From high mountains to green gorges
The White Mountains (Lefka Ori) extend to the southwest of Crete and constitute the core of the National Park of the White Mountains, with a total size of 585 km2.
This range of mountains is quite impressive in volume. At its north, many peaks climb above 2000m. The tallest is Pachnes, at 2453m. Its southern part consists of gorges and steep slopes that reach the Libyan Sea.
The White Mountains get their name from their peaks that stay full of snow almost throughout the year. The white peaks, together with many high plateaus, give the impression of a vast, arid, mountainous desert.
The terrain is rugged, with many contrasts that have created a huge variety of ecosystems and natural richness. More than 900 varieties of plants, as well as cypress and pine tree forests, together with shrubs, make a rare mosaic of unique endemic vegetation. The local wild goat, called agrimi, is the protagonist of the steep areas. Whereas kokkalas, the bearded vulture, flies over the high peaks. Both animals live exclusively in Crete.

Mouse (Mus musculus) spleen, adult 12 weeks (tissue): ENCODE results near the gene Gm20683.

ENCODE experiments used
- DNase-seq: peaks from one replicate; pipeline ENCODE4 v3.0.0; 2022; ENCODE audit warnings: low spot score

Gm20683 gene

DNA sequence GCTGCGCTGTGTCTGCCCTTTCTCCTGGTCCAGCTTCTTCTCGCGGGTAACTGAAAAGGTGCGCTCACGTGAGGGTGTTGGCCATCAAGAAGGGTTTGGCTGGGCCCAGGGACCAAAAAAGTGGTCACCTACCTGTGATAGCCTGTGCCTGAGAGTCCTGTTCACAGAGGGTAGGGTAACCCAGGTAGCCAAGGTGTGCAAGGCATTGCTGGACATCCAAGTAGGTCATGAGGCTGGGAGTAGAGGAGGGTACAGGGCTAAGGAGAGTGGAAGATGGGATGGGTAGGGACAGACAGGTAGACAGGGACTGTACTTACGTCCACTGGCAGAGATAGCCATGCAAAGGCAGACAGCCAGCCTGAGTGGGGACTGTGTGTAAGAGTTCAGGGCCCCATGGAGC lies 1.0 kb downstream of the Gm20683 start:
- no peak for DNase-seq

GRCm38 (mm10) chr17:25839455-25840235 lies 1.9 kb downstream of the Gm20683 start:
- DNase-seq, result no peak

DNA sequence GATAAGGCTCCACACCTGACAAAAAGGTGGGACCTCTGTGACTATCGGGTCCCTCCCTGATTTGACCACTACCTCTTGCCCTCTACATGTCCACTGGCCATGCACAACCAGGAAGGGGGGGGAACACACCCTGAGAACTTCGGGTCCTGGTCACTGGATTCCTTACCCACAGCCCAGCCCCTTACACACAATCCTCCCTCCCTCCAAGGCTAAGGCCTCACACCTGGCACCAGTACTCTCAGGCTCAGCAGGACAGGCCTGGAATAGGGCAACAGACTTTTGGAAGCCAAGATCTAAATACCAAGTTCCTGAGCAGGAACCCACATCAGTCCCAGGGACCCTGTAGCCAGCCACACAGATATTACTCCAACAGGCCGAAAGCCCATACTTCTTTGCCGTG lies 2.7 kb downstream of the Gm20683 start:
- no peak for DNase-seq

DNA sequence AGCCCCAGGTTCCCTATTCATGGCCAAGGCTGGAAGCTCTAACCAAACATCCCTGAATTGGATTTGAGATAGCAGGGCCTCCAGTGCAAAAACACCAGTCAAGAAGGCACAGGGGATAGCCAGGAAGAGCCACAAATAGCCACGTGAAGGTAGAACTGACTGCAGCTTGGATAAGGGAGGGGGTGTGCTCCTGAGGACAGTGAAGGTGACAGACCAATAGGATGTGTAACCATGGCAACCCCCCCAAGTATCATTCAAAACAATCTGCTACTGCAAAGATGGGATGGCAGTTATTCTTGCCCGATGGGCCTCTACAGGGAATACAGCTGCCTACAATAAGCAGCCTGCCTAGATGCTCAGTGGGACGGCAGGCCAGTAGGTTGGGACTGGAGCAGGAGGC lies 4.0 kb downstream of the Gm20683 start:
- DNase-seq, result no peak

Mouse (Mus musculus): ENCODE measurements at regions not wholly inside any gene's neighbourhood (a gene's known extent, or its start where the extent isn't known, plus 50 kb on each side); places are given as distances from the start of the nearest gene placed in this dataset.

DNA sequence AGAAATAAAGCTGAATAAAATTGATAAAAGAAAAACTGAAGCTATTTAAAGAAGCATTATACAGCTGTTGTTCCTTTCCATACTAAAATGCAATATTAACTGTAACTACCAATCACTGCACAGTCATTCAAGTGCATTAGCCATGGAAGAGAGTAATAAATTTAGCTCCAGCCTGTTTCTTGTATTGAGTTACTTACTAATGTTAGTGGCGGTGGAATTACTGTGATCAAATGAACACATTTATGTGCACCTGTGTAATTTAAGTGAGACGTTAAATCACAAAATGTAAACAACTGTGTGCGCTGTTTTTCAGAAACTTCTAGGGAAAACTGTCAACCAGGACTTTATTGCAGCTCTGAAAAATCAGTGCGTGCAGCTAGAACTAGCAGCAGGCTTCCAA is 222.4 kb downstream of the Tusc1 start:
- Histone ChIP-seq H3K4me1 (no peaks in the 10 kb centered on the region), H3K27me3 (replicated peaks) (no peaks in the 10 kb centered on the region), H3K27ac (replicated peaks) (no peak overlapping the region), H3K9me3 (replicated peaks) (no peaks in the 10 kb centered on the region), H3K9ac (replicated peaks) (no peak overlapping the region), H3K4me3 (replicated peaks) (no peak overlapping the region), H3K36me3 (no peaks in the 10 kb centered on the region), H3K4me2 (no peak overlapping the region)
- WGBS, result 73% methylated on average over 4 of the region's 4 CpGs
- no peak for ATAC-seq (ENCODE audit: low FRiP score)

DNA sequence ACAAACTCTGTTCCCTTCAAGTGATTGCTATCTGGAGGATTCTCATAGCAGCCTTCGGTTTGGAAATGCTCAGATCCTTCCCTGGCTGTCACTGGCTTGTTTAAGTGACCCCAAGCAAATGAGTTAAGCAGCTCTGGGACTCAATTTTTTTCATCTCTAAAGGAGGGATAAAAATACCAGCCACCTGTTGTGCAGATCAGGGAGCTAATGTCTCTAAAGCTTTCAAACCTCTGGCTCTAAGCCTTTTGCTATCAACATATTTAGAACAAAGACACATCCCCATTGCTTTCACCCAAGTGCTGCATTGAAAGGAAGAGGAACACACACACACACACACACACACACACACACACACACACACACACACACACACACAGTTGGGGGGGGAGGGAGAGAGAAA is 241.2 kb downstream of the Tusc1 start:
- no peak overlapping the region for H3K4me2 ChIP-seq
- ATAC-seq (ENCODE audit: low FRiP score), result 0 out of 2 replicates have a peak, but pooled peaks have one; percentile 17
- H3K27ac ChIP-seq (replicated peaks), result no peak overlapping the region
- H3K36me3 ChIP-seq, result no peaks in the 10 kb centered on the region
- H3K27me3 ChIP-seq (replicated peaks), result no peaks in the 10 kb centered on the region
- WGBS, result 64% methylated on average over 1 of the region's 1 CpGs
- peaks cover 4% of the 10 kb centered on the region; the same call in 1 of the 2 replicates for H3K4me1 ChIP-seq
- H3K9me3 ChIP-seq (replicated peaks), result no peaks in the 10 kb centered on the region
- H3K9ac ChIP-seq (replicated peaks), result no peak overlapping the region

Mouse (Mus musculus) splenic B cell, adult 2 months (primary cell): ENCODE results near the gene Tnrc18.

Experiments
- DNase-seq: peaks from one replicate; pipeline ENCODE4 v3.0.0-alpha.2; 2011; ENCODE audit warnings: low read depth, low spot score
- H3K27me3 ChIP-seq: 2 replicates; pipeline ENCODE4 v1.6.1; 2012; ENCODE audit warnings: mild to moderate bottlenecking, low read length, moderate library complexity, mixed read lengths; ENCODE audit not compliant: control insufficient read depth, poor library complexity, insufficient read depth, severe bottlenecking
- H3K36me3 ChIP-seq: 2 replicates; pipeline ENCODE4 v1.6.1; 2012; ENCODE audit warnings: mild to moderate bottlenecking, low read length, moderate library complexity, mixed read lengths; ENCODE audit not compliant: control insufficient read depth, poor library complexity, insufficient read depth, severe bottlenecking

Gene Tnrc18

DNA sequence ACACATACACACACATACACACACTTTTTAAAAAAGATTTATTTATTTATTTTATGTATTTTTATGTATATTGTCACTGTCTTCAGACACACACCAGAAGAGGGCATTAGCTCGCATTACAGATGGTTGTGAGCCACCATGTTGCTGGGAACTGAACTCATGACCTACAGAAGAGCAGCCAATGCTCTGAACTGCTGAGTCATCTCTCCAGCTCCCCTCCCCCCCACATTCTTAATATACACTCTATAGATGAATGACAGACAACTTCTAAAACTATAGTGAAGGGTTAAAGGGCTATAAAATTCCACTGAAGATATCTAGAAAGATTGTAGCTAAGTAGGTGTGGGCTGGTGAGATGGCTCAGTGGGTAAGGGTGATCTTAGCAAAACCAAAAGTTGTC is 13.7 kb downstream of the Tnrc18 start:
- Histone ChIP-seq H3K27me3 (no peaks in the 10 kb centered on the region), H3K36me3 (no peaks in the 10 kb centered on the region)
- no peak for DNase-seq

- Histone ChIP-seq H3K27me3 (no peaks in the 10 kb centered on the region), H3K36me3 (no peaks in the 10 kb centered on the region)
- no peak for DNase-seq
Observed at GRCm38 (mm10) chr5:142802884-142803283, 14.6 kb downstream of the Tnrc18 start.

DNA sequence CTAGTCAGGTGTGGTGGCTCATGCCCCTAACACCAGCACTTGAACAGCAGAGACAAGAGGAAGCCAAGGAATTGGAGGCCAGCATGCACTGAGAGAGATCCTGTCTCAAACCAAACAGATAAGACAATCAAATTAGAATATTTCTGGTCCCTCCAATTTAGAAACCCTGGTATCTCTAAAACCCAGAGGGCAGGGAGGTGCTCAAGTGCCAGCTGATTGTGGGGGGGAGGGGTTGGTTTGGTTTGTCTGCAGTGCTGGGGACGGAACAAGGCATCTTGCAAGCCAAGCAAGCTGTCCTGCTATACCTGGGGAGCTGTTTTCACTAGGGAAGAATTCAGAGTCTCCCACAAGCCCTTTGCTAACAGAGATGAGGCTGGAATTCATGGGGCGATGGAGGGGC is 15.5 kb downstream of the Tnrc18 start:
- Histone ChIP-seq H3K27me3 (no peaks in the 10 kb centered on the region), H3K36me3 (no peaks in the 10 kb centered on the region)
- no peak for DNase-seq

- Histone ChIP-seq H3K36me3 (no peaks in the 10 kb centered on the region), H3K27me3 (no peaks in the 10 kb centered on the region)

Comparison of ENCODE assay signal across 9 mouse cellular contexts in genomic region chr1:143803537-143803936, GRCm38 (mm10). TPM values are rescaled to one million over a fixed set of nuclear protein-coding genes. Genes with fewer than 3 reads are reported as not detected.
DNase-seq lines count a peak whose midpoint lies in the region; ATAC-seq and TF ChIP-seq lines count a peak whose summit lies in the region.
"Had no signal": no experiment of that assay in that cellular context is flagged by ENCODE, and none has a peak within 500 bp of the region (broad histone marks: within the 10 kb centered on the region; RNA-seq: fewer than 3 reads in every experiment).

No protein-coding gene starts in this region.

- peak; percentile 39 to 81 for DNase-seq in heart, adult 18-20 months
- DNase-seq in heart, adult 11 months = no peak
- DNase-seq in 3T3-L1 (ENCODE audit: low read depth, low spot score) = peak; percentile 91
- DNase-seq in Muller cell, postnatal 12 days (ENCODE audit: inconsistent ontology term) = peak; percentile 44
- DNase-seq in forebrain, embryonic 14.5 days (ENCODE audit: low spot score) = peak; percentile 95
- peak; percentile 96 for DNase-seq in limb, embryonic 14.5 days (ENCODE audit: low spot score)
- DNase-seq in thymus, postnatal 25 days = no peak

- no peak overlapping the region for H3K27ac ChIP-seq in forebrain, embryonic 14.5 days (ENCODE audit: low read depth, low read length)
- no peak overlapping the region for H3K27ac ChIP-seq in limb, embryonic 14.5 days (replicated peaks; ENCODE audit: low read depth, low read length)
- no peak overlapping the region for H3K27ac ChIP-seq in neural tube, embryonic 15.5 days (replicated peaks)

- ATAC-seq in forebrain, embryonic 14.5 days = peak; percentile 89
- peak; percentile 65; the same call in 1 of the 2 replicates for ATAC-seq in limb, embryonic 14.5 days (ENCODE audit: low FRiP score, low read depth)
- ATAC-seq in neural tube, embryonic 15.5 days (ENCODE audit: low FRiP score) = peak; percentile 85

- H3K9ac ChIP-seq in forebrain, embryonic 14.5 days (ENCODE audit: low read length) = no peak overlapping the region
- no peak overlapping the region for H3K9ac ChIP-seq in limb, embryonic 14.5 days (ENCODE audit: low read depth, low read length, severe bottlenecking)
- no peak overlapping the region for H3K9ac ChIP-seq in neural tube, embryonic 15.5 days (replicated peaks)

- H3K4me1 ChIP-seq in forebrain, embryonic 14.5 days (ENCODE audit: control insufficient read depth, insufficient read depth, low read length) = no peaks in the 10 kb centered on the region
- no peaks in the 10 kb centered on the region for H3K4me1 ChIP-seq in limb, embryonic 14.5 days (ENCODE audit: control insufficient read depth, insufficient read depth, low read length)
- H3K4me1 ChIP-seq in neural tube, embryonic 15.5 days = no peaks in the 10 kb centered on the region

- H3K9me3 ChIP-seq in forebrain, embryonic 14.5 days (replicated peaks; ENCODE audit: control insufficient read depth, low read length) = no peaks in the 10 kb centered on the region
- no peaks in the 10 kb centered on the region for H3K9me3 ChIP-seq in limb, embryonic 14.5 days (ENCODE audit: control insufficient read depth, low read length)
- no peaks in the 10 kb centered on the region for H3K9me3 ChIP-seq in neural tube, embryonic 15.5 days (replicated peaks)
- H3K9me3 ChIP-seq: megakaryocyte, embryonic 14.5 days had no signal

The area is protected by many Greek and International bodies, that aim to maintain the balance between the natural and human environments. In 1981 Samaria became part of the World Network of Biosphere Reserves (MAB: Man and Biosphere), underlining the uniqueness of its biological diversity.
The Samaria Gorge is an attraction for visitors from all around the world, that want to experience a unique 16km hike. Along the path, ancient and newer settlements, places of worship, small churches and fortresses record the close relationship between humankind and nature.
The reserve of natural and cultural monuments, however, goes beyond the “Big Gorge”, or faragas, as the locals call it. It expands to the surrounding area, with a multitude of accessible gorges, mountains, and seaside settlements, as well as beaches that can be reached by car, hike, or boat.
There are many popular hiking and climbing paths, like the European E4 network. For adventure lovers, there are activities like bungee jumping from the 138m-high bridge of Aradaina Gorge, canyoning and caving. The National Park is also home to two of the deepest caves in Greece.